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I have some fairly boiler-plate Ruby code (running on Linux) which sends a GET request to a server ...

req = Net::HTTP::Get.new(path)
req.content_type = 'text/plain; charset=utf-8'
req.body = ''

port = 443

res = Net::HTTP.new($host, port)

res.use_ssl = true

res.start do |http|
    t = Benchmark.measure do
        _return = http.request(req).body

    $time= t.real

req = nil
res = nil

The problem I'm having is that when I call this code in a tight loop, I eventually fill the system up with sockets in the TIME_WAIT state (48687 at last count).

I guess there's nothing special about Ruby here, I'd run into the same problem with C, but is there any GC related problem here? Any tips or tricks for preventing this from happening?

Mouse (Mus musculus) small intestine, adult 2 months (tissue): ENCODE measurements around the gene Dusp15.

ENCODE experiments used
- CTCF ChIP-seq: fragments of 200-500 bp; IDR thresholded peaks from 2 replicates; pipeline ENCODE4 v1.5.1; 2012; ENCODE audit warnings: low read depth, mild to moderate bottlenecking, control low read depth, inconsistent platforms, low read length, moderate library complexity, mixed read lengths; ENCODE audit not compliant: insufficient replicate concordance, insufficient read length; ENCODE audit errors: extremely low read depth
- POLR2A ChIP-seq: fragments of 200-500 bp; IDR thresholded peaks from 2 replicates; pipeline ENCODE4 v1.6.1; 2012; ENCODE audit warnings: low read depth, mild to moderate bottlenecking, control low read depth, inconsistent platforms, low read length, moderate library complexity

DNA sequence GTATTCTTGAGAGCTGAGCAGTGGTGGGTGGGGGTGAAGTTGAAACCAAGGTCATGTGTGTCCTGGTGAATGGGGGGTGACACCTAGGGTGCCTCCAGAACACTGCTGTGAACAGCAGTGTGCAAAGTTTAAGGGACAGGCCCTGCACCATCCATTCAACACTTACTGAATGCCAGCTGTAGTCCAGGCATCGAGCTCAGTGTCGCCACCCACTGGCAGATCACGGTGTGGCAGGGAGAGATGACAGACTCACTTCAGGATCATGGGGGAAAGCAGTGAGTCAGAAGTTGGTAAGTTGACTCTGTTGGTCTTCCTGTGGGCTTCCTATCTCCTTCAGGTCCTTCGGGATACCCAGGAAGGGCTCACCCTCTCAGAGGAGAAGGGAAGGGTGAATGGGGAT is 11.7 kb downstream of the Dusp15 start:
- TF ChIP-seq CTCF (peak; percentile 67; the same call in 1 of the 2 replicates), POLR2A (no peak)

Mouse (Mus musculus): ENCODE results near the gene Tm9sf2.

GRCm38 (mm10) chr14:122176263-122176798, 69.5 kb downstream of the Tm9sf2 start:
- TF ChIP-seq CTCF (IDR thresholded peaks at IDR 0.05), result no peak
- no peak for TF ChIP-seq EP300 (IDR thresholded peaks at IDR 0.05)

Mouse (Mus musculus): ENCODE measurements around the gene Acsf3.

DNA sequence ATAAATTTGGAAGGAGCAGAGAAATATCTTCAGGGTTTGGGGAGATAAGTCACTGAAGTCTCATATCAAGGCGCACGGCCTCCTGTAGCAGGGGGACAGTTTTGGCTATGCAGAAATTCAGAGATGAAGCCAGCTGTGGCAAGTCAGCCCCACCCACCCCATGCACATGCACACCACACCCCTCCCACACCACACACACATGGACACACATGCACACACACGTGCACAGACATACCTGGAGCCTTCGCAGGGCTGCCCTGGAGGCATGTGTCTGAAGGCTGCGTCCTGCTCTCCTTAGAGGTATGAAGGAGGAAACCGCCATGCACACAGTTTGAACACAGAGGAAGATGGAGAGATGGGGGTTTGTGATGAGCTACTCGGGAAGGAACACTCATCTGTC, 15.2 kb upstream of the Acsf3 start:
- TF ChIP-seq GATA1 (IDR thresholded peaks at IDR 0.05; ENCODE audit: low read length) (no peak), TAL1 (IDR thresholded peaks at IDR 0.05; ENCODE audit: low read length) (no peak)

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1 Answer 1

up vote 1 down vote accepted

Not much you can do about it. Take a look at http://serverfault.com/questions/86550/apache-keep-alive-or-not-keep-alive/86565#86565. There's a way of reducing the time sockets stay in that state, but reducing it is "dangerous". The best you can do is to try reusing the connection if the server keeps it open.

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Thanks. As an old C programmer I was happy why it was happening, just wondered if there were any tricks in the Ruby lib for helping with the problem. –  Chris McCauley Nov 23 '09 at 17:59

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